Minor Leagues: The Rangers have some good talent at third in the minors, although it is concentrated in the middle minors, with little at the top or bottom. Desi Relaford played most of the third in AAA. See the review of second base to see what I think of him. Adam Fox played third at both AA and AAA, and is probably the leading contender to be the AAA guy in 2008. With all the shuffling at third, Chris Davis moved up from A to AA, hit 36 homers between the two stops, and proved to be the best prospect at third the Rangers have, if not the best prospect at any position. Johnny Whittleman made the move from Low-A to High-A, and established himself as a good prospect too. Jay Heafner spent quite a bit of time at third at Low-A, but was old for the league and didn’t hit much. Down in Spokane there was nothing to be excited about, Ken Smith struggled there and was also older than anyone else, while Johan Yan didn’t hit anything in either Spokane or Arizona. Emmanuel Solis had most of the time in Arizona and showed little, although was younger than most.
2008: Will Blalock be able to throw, and if so will he be back at third? Rumors abound that he might have to move to first or even DH. Wherever he plays, his production should be better, as he is climbing into his prime years. If Blalock has to move off third, then Metcalf has the inside run on the job, simply because he fielded a little better, hit a lot better (90 OPS+ vs 74), and is a lot younger than Vazquez. Of course, the Rangers may go with the “veteran” Vazquez, or if Blalock can’t play there they may look outside the organization (hopefully for a short-term guy, because Chris Davis will be ready in a year or so). Third is probably the most unsettled spot right now, and that’s saying a lot for a team that has unsettled spots all over the field.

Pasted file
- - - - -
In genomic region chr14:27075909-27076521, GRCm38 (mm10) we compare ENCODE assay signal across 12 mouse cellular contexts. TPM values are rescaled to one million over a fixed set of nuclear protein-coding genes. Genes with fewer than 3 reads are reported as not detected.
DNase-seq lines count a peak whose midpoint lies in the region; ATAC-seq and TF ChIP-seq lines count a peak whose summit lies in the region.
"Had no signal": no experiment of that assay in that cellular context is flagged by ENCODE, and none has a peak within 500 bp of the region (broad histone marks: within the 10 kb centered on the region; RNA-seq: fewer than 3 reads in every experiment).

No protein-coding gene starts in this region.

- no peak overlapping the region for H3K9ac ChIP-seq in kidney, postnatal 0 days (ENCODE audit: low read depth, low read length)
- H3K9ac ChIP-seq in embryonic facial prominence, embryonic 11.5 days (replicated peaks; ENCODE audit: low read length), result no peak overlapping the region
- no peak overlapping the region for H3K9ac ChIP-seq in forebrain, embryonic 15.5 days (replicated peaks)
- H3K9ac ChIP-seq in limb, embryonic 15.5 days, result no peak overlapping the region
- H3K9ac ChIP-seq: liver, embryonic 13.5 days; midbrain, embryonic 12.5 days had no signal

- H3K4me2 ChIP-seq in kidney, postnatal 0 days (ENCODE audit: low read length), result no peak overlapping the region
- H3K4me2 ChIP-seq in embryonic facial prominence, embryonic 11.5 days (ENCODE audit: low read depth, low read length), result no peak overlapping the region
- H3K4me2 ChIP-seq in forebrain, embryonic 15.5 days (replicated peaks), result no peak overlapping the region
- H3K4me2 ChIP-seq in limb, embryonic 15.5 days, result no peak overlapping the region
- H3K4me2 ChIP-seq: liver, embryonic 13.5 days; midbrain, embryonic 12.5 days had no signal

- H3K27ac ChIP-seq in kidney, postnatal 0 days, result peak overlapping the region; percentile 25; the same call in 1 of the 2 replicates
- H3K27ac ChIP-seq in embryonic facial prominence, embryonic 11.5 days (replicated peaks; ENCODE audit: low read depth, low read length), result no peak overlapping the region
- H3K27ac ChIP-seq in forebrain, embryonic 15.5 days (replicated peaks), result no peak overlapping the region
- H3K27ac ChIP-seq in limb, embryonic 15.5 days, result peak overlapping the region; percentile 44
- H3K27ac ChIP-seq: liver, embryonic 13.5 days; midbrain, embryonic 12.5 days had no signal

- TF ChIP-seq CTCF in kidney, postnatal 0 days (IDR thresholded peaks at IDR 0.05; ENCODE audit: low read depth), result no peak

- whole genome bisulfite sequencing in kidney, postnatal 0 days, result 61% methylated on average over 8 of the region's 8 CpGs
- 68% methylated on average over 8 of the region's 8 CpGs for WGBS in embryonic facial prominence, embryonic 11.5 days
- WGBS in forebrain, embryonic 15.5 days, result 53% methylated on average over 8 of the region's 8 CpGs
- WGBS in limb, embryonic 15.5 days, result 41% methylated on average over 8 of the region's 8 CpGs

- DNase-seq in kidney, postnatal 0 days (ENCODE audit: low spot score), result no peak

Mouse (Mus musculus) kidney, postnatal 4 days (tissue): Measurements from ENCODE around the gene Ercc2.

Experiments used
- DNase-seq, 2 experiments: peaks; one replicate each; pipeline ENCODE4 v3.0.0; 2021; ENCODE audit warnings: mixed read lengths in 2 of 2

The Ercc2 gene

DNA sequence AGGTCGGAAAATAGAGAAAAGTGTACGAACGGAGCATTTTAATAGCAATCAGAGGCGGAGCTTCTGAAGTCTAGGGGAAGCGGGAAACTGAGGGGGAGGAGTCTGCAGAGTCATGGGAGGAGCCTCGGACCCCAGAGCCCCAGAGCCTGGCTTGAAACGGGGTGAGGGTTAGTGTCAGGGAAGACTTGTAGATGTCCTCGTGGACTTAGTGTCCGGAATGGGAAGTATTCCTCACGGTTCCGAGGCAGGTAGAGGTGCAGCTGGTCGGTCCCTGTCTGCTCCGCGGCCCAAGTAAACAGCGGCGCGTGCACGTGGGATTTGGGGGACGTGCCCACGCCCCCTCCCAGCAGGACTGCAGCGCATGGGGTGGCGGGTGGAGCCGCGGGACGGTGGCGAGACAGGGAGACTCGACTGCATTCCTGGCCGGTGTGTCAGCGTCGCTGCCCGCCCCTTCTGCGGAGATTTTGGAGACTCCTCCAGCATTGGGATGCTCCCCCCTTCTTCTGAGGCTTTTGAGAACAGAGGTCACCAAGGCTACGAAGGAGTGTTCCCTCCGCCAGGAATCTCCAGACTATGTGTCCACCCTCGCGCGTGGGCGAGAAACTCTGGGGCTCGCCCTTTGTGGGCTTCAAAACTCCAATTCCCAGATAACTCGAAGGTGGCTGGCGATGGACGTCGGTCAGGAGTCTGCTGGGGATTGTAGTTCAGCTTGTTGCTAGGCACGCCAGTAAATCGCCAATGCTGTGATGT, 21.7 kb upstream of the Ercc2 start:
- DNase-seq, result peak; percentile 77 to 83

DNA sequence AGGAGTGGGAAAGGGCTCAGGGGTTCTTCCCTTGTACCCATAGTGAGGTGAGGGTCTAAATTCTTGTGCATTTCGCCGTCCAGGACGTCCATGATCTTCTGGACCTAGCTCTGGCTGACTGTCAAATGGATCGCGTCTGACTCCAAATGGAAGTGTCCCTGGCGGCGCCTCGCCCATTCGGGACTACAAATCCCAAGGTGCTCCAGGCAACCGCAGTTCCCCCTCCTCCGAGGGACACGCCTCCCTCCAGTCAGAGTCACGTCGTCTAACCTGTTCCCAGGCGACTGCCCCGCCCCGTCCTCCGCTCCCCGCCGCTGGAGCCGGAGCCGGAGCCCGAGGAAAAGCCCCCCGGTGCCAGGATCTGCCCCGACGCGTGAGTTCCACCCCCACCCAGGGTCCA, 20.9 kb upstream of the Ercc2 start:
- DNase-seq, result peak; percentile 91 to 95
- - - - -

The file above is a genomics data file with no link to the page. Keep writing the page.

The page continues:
2009 and beyond: Chris Davis is the man of the future at third, but when will that future come? He’ll start 2008 in AA, should be in AAA at some point during the season, but whether he’ll make Arlington in September or whether it will be 2009 I don’t know. They probably don’t want to push him too fast, he’s only 21, but as anyone will tell you the stars get to the big leagues earlier rather than later. Could he be pushing Blalock aside in another year? Possibly, if Blalock’s arm worries continue. Put it this way: if Blalock has to move to first because of his arm in 2008, Davis will be pushing the other contenders out of the way by the end of the year. If Blalock stays at third, Davis will be pushing him over to first during 2009. Seriously, Davis is as close to a lock for a future major league job as anyone in the Rangers minors could be, except maybe for Eric Hurley. Start dreaming of watching him in a Rangers uniform for the next decade or so.